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Ectopic pregnancy in China during 2011–2020: a single-centre retrospective study of 9499 cases

Abstract

Background

Previous studies have shown that the incidence of ectopic pregnancy (EP) is increasing in China. It is unclear, however, whether the incidence of EP has changed after the implementation of the universal two-child policy in the context of China’s aging population and declining fertility rate.

Methods

Data concerning EP from January 2011 to December 2020 were collected from the hospital’s electronic medical records, which included the annual number of delivery, caesarean section rate, ectopic pregnancies, treatment of tubal pregnancy, and average costs and length of hospitalization. Trends of the EP incidence were analysed and annual percentage change (APC) was calculated using connected point regression analyses.

Results

A total of 9499 cases of EP were collected, among which caesarean scar pregnancy (CSP) accounts for the second highest (6.73%). The EP per 100 deliveries revealed a downward trend, from 7.60% in 2011 to 4.28% in 2020 with an APC of -1.87 (P < 0.05). The maternal age was increased, especially after the implementation of the universal two-child policy. The constituent ratio for the advanced maternal age (≥ 35) and the caesarean section rate, but not the CSP, were also increased. Laparoscopic salpingectomy was the main surgical method, whereas the adoption of laparotomy and laparoscopic salpingostomy was decreasing year by year.

Conclusions

Although no obvious effect of the two-child policy on EP has been observed under the conditions of this study, the change in EP especially in advanced-age women after the policy implementation needs further evaluation. A decreased caesarean section rate, in primipara is beneficial to reducing the CSP.

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Background

Ectopic pregnancy (EP) is a relatively common disorder affecting approximately 1% of all pregnancies [1], and women with the first EP are at an increased risk of adverse birth outcomes in subsequent intrauterine pregnancies [2]. In the United Kingdom, the mortality rate of EP is approximately 3.6 per 10,000 cases, while in developing countries this number can be doubled [3]. A study in the United States showed that EP increased from 11.0 to 1000 live births in 2006 to 13.7 in 2013 [4]. China is a developing country with an incidence of EP estimated at 2.5% in 2004 [5]. The number of EP cases admitted to Fudan University Obstetrics and Gynaecology Hospital, a large tertiary hospital in Shanghai, China, increased from 698 in 2003 to 1860 in 2013 [6]. After the implementation of the one-child policy in China in 1979, the total fertility rate (defined as the average number of children born per woman) was reduced from 2.9 to around 1.6 [7]. This gave rise to a delay in childbearing, as reflected by the increasing average age of puerpera from 28.1 years old in 2003 to 29.4 in 2013 in Fudan University Obstetrics and Gynaecology Hospital [6], and an increase in caesarean section rate [8].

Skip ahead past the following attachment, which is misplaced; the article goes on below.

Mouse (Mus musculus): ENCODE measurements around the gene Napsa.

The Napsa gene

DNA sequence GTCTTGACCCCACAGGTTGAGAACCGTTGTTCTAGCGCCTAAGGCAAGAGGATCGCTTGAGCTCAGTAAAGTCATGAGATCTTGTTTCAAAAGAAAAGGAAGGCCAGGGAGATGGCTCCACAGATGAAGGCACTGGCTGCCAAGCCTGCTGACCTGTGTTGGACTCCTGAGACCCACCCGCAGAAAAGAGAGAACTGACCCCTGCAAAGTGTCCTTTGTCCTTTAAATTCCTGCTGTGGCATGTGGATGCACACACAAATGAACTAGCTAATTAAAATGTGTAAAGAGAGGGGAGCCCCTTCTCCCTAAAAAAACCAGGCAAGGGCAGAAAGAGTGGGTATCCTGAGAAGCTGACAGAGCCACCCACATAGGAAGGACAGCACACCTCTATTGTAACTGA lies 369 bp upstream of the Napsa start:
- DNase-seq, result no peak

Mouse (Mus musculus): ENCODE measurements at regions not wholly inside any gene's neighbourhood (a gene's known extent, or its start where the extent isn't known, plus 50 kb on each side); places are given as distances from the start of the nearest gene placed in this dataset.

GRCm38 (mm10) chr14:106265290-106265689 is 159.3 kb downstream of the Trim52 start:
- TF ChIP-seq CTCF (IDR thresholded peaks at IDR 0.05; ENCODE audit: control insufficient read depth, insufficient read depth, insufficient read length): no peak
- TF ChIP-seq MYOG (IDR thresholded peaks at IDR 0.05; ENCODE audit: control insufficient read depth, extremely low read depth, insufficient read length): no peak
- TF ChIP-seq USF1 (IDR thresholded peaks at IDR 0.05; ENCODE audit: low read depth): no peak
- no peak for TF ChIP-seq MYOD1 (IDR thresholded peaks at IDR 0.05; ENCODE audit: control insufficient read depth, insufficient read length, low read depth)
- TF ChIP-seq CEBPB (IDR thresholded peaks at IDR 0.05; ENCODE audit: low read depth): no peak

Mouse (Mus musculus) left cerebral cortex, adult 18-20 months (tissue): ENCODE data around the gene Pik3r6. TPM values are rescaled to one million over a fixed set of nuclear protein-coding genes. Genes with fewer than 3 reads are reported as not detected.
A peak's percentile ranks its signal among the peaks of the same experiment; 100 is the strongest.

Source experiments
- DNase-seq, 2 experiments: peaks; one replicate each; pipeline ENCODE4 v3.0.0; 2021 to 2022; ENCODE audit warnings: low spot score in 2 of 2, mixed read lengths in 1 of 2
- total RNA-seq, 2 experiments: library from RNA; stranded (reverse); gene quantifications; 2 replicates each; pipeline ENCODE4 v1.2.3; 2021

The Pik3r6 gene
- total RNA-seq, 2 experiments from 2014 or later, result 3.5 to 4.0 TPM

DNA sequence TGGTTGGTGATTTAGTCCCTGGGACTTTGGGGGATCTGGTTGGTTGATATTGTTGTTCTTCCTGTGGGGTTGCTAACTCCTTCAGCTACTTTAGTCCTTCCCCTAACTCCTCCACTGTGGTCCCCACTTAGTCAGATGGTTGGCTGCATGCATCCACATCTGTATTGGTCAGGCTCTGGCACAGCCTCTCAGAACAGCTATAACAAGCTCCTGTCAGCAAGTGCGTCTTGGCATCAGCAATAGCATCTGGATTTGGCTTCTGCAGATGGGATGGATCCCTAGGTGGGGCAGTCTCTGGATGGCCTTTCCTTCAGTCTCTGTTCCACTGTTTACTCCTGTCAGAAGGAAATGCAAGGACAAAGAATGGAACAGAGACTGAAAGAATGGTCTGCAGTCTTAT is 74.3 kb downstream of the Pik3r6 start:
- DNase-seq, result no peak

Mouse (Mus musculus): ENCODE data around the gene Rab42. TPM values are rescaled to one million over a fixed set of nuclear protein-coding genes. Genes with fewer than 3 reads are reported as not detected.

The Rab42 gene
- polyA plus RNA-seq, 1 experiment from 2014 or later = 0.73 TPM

To increase the fertility rate, China adjusted its family planning policy from the original one-child policy to a universal two-child policy in October 2015. It is not known whether such a policy change would affect the incidence of EP. The purpose of the present study is to understand the number, type, and treatment of EP in recent ten years, especially after the two-child policy implementation, especially in the context of China’s aging population and declining fertility rate.

Methods

Data acquisition

Data for this study came from the electronic database of Fujian Maternal and Child Health Hospital, a provincial tertiary hospital in Fujian, China, with roughly 1,293,500 outpatients, 68,800 discharges, and 21,700 deliveries in 2019. The following data from January 1, 2011, to December 31, 2020, were collected: the annual number of delivery, caesarean section rate and EP, treatment of tubal pregnancy, and average costs and length of stay in the hospital.

Statistical analyses

Categorical variables are expressed as frequencies and percentages. Data for deliveries and EP were analysed by stratifying the age. The Connected Point Regression Program Software (Version 4.9.0.0, National Cancer Institute, USA) was used to analyse the trends. A log-linear regression model was used to evaluate the trends for annual percentage changes in the incidence of EP per 100 deliveries, the proportion of delivery and EP over 35 years old, the caesarean section rate, and caesarean scar pregnancy (CSP) per 100 deliveries. An increasing or decreasing trend was described as a positive or negative annual percentage change (APC), respectively. A two-tailed test was used, and the significance level was set at P < 0.05.

Results

  1. 1.

    In the study period, there was a total of 9499 EP without death, of which there were 8696 cases with tubal pregnancy (accounting for 91.55% of EP), 639 with CSP (6.73%), 59 with ovarian pregnancy (0.62%), 38 with cervical pregnancy (0.40%) and 66 with other types of EP (0.69%, including abdominal pregnancy, heterotopic pregnancy, and intramural pregnancy), as shown in Fig. 1. The annual number of delivery, EP, caesarean section rate, treatment of tubal pregnancy, and average costs and length of stay in the hospital are shown in Table 1.